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Washington • A Republican senator plans to block all President Barack Obama's nominees until the administration allows Congress to interview survivors of the 2012 terrorist attack against the U.S. consulate in Benghazi, Libya a move backed by Rep. Jason Chaffetz of Utah, the lead House investigator of the incident that killed a U.S. ambassador and three others.
Sen. Lindsay Graham, R-S.C., said the Obama administration's resistance to allowing the survivors including State Department and CIA employees to testify about the attack was a "dangerous" precedent for the country and that the "stonewalling, delaying and the deception are going to come to an end."
Graham said he would put a hold on Obama's nominee to head the Federal Reserve and others "not because I want to shut anything down but because I want to open something up. I want to open up the truth about Benghazi."
Chaffetz, who heads the Oversight and Government Reform subcommittee over foreign operations and visited Libya days after the Sept. 11, 2012, attack, said Americans should be furious not to have the full story of what happened when al Qaeda-affiliated operatives hit the consulate. The congressman said if the Boston Marathon bombers had gone this long without being caught, Americans would be livid.
"We seek truth, justice and accountability," Chaffetz said at a news conference with Graham and Sens. John McCain and Kelly Ayotte. "Every single step of the way this administration has put roadblocks on everything we seek to find."
The Obama administration initially blamed an anti-Muslim video for inciting a spontaneous attack on the consulate but later reports have shown that it was a coordinated and well-armed bombardment of the consulate that left Ambassador Chris Stevens and three security officials dead.
"People don't bring mortars and RPGs to spontaneous demonstrations," McCain said Wednesday.
State Department officials have testified before the House Oversight Committee on the Benghazi attack, though Republicans say that the administration won't allow actual witnesses to the incident to testify because it's an ongoing investigation.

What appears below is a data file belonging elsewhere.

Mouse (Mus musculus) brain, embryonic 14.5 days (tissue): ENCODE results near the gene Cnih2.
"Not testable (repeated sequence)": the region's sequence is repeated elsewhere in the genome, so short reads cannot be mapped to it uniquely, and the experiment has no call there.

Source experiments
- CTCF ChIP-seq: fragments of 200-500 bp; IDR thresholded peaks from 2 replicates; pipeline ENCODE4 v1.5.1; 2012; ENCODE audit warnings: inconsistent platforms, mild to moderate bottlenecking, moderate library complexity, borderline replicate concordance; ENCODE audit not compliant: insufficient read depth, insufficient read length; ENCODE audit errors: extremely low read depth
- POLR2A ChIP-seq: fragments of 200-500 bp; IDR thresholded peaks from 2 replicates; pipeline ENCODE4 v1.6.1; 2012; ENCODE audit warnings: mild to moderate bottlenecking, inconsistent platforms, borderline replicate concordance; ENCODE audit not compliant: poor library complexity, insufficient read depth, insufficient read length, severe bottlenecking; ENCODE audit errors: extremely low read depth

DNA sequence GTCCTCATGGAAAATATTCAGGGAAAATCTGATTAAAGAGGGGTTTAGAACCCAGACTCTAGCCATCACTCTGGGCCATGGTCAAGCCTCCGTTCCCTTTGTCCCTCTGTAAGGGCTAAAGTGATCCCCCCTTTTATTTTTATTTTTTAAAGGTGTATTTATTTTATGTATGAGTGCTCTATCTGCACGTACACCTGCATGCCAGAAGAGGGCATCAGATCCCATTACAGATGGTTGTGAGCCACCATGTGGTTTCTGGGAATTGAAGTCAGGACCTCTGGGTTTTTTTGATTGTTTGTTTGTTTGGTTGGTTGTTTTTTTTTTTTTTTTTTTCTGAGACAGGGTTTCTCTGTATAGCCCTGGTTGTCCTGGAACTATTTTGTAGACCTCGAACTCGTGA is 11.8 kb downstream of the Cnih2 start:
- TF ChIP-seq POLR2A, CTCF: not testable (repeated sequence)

White House Press Secretary Jay Carney says that the administration has made "extraordinary efforts" to work with seven different congressional committees on the Benghazi attacks, and that includes officials testifying at 13 hearings, 40 staff briefings and over 25,000 pages of documents.
"The State Department has worked in good faith to meet the Hill's many requests and they will continue to review legitimate incoming requests," Carney said this week. "But let's be clear that some Republicans are choosing to play politics with this for partisan purposes, and we find that unfortunate."
State Department spokeswoman Jen Psaki said that questions about Benghazi have been "looked into ad nauseam for months and months" by independent officials and boards.
"The suggestion that holding up key positions that would help advance our interests around the world, help provide decision-making on securing posts and providing better cooperation and coordination, is absolutely the wrong tactic to take," Psaki said. "Those are individuals, dozens of them, who we're still waiting to have confirmed who are not in place. And I think we've been clear that that is something that hurts our efforts to move forward."
Psaki noted that the department made available to the Oversight Committee a diplomatic security official who was in Benghazi during the incident after the panel subpoenaed him "despite hearing serious concerns about the risk of such a deposition to the ongoing law enforcement efforts to bring the perpetrators to justice."
Graham who can temporarily hold up any nominees as a senator says the argument that Congress' involvement could hurt the criminal investigation is bunk.
If that were the case, he said, "Congress could have been shut out of investigating 9-11 itself."
The senator added that then-Sen. Obama wouldn't have put up with President George W. Bush's administration saying Congress couldn't investigate the Abu Ghraib prison abuses.
"Why can't we talk to the people who were attacked," Graham said. "If that's too much for Congress to ask, God help us all."